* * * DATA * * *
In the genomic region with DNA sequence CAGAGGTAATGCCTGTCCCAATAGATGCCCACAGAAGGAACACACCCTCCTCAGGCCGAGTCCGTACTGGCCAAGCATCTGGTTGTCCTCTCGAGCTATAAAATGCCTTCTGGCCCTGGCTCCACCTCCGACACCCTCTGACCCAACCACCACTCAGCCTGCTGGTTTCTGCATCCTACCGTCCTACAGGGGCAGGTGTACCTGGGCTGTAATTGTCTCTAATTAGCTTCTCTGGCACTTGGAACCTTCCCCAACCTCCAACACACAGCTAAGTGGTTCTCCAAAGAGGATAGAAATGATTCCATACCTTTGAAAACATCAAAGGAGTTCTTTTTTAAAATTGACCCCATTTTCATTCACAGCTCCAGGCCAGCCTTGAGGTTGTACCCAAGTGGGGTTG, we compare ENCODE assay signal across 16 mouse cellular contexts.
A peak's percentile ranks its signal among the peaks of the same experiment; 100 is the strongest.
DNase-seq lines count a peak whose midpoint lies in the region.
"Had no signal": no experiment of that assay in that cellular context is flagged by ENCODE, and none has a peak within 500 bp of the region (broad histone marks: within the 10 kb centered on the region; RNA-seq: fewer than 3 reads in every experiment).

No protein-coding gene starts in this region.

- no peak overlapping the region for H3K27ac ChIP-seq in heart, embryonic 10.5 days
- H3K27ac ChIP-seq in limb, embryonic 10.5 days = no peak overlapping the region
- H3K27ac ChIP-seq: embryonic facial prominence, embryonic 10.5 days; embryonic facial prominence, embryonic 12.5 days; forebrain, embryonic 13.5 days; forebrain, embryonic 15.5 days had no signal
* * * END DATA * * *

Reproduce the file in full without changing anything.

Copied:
In the genomic region with DNA sequence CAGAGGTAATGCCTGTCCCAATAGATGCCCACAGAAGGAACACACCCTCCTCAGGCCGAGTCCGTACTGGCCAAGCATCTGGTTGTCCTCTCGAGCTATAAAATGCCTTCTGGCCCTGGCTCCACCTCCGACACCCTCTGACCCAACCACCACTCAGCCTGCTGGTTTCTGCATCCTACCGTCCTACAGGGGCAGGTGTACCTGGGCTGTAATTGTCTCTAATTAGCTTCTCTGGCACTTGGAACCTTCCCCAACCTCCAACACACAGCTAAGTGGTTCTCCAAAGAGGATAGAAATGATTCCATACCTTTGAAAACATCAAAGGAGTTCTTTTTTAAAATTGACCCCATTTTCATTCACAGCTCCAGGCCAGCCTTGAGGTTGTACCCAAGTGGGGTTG, we compare ENCODE assay signal across 16 mouse cellular contexts.
A peak's percentile ranks its signal among the peaks of the same experiment; 100 is the strongest.
DNase-seq lines count a peak whose midpoint lies in the region.
"Had no signal": no experiment of that assay in that cellular context is flagged by ENCODE, and none has a peak within 500 bp of the region (broad histone marks: within the 10 kb centered on the region; RNA-seq: fewer than 3 reads in every experiment).

No protein-coding gene starts in this region.

- no peak overlapping the region for H3K27ac ChIP-seq in heart, embryonic 10.5 days
- H3K27ac ChIP-seq in limb, embryonic 10.5 days = no peak overlapping the region
- H3K27ac ChIP-seq: embryonic facial prominence, embryonic 10.5 days; embryonic facial prominence, embryonic 12.5 days; forebrain, embryonic 13.5 days; forebrain, embryonic 15.5 days had no signal